During the summer months it tends to be filled with people so we choose different times of the year to visit. In the dry heat of September the natural park is an oasis with its cold water streams and shaded hiking paths. We love the trail to the source of the Borosa River with its wood plank walkways and waterfalls. But, my favorite hike that we have done was from the Parador of Cazorla to the source of the Guadalquivir River. Most have seen the Guadalquivir River passing through the cities of Córdoba and Sevilla in all of its splendor but the source of the river is found here in the Cazorla mountains.

We have been lucky to spot a lot of the local fauna during our adventures. We’ve seen mountain goats, deer, wild boar and even a friendly wolf. This is also home to the golden eagle, the griffon vulture and the bearded vulture otherwise known as a lammergeier. I’ve become so familiar with the vultures during my travels in the pyrenees so it is wonderful to spot them here in Cazorla as well.

Hiking to the source of the Guadalquivir river, on top of the clouds!

We usually travel in our trusted van, Amelie. She has taken us further than we had ever dreamt providing us with our own hotel wherever we park and homemade meals along the roadside. With Amelie we have been all over France, Spain and Portugal with only a couple of complaints by her along the way. Cazorla is great for this type of travel providing beautiful campsites and gorgeous overnight areas for camper vans.

A littler Luna on top of Amelie, still her favorite spot

However, at the end of a mountain road in Cazorla you will find a Parador de Turismo. It reminds me so much of the Parador in Monte Perdido. At the end of the road and absolutely beautiful. The views are spectacular and they have a gorgeous swimming pool for the summer months. The people who work here are exceptionally friendly and the food is excellent! We have slept close to here in our van many times and also spent a few nights here during a great snowfall. It was the perfect place to be. The Parador has the feel of a mountain lodge with a nice fireplace and the building is similar to an Andalusian country home. The gastronomy is based on seasonal game and local ingredients like figs, thyme, rosemary and quince. Our favorites were the wild boar paté, a local stew made from pasta, rosemary and rabbit and their homemade croquetas. The red wine, Marcelino Serrano, is from the province of Jaén as well.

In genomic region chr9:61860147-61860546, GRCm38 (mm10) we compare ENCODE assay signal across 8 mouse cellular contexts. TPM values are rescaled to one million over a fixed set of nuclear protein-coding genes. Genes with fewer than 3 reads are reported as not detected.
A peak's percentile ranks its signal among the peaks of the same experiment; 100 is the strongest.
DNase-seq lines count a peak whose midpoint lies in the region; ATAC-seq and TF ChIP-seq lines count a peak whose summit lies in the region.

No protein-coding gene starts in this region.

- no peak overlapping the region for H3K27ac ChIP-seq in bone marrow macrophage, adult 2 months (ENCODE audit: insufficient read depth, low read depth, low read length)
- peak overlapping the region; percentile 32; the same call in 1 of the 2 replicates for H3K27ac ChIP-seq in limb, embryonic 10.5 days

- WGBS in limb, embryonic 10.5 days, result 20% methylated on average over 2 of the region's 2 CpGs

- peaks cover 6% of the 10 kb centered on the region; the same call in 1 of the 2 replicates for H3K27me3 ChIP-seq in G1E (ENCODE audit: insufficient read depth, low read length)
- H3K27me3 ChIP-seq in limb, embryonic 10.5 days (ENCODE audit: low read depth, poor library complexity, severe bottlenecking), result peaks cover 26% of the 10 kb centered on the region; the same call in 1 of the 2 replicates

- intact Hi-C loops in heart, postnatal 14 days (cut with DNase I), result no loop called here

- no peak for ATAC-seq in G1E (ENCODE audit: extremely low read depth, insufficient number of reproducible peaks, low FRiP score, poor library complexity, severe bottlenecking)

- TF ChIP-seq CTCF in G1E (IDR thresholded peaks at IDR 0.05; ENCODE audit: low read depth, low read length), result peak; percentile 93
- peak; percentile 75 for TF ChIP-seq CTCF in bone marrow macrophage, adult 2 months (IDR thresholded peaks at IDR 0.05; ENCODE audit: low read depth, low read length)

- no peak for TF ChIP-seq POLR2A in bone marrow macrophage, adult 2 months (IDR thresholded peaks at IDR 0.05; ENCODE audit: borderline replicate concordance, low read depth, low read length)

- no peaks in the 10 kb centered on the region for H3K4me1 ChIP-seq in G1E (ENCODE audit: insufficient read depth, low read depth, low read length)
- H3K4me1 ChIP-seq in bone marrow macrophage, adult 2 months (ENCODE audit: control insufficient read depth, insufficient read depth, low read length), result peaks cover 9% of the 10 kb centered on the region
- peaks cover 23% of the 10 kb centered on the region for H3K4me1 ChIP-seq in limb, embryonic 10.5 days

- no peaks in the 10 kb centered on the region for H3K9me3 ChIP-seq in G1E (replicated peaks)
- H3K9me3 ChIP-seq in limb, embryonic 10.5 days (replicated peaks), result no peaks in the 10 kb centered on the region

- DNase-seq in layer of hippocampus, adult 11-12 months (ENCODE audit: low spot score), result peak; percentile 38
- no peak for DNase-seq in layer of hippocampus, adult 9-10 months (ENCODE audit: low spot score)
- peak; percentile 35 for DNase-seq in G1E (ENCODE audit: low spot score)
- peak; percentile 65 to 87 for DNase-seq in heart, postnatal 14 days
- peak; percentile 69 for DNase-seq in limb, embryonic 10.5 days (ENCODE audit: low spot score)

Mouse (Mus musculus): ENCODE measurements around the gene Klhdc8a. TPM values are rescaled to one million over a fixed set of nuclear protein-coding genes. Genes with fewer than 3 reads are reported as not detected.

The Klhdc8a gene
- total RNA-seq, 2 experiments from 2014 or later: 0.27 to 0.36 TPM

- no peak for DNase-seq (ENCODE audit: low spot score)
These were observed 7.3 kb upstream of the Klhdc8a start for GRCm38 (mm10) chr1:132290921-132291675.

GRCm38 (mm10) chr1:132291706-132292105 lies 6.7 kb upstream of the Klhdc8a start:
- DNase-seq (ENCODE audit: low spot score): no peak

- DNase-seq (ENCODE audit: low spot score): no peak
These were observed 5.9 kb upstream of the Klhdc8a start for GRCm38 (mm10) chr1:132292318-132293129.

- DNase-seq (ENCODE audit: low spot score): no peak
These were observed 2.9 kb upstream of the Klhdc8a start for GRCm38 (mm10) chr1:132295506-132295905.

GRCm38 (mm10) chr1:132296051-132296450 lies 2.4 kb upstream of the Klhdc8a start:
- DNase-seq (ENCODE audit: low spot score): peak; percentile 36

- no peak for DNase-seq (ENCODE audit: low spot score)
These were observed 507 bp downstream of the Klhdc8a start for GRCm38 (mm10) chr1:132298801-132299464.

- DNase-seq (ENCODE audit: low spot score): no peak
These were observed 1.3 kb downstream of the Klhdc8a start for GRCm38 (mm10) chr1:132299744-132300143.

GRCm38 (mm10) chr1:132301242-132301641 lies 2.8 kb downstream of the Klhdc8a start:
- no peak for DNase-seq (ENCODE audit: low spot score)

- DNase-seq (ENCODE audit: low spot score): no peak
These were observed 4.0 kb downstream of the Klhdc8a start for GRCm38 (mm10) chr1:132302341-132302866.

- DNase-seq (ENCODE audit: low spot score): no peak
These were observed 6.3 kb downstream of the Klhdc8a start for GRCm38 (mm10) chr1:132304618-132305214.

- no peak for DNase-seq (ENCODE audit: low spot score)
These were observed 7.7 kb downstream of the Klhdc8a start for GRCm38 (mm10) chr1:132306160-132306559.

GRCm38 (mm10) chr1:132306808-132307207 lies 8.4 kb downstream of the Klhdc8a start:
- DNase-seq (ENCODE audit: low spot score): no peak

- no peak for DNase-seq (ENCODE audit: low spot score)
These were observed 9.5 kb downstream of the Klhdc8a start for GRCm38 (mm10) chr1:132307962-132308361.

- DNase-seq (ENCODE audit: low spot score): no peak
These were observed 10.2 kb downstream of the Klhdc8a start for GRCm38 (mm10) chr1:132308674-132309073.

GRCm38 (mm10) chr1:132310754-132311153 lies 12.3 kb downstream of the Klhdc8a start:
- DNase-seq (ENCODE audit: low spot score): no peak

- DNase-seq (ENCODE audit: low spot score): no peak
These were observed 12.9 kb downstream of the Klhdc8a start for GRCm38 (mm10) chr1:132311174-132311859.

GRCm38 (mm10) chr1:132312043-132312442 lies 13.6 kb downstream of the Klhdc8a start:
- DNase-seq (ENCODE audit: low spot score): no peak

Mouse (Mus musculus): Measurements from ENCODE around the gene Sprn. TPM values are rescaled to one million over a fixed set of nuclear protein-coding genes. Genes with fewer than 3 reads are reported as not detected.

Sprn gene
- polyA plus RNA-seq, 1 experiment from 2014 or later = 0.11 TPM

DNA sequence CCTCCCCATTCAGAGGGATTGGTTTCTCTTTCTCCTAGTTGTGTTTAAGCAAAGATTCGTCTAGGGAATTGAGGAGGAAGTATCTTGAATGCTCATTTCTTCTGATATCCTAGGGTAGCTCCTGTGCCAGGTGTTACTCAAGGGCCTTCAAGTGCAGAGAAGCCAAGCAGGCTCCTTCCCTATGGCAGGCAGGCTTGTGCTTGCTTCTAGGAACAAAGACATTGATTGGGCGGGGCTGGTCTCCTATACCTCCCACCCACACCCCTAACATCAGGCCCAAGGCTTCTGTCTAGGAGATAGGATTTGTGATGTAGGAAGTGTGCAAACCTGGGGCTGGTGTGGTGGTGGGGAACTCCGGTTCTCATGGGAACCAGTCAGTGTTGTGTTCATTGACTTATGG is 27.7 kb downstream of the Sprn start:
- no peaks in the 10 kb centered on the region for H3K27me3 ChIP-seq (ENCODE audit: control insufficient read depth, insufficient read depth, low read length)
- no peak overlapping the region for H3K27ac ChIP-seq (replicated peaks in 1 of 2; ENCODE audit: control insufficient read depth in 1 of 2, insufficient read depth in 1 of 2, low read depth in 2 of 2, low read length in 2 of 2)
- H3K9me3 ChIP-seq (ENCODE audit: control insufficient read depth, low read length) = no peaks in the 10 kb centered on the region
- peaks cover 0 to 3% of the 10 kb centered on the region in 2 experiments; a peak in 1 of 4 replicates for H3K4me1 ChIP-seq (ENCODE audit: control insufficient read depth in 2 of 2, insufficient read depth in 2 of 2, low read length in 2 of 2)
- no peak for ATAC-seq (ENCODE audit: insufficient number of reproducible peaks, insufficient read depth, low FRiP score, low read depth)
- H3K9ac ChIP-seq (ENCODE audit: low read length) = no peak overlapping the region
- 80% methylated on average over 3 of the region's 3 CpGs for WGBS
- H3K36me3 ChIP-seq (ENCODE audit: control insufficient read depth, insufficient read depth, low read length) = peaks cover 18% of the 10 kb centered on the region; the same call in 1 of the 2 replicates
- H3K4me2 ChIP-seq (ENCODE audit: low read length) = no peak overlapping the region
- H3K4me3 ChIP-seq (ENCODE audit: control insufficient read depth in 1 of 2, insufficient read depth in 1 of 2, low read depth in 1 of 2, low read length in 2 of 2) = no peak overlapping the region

The town of Cazorla is our favorite in the area. The history here dates back over 2,000 years. There were important Iberian and Roman settlements here and the Moors used Cazorla as a stronghold until 1235 when it was reconquered by the Christians. The Castle of the Yedra towers high over the town. Originally built by the moors in the 11th century, the castle we see today is a Castilian reconstruction from the 13th and 14th centuries. Cazorla is a small town of just over 8,000 inhabitants and has a comfortable family atmosphere surrounding its main squares. Besides enjoying the town and local hikes the best visit in Cazorla is the Church of Santa Maria. You begin the visit in the church and are taken to the ruins below the church and the boveda of the Cerezuelo river. It was constructed in order to build the church above and is the only one in the world like this.

Cazorla and the Castle of the Yedra
The Boveda of the Cerezuelo River and Cazorla above

We have eaten in many different restaurants in Cazorla since one of my dear friends is from the town and gives us great recommendations. Our favorite always remains the same, Mesón Don Chema. It is a rustic place and the ambience reflects the cuisine that is based on local game. We have worked our way through the menu during our many visits. My favorite are the sautéed potatoes and squash that they serve with the dishes. Simple and seasoned with thyme and onions. They have excellent homemade paté and cured sausages made with local game. And an original way to serve them.

We can’t wait to go back to some of our favorite places when things go back to the “new normal”. For now, enjoy being together and dreaming!

CHEERS! One of the best gin tonics ever from Arroyo Frío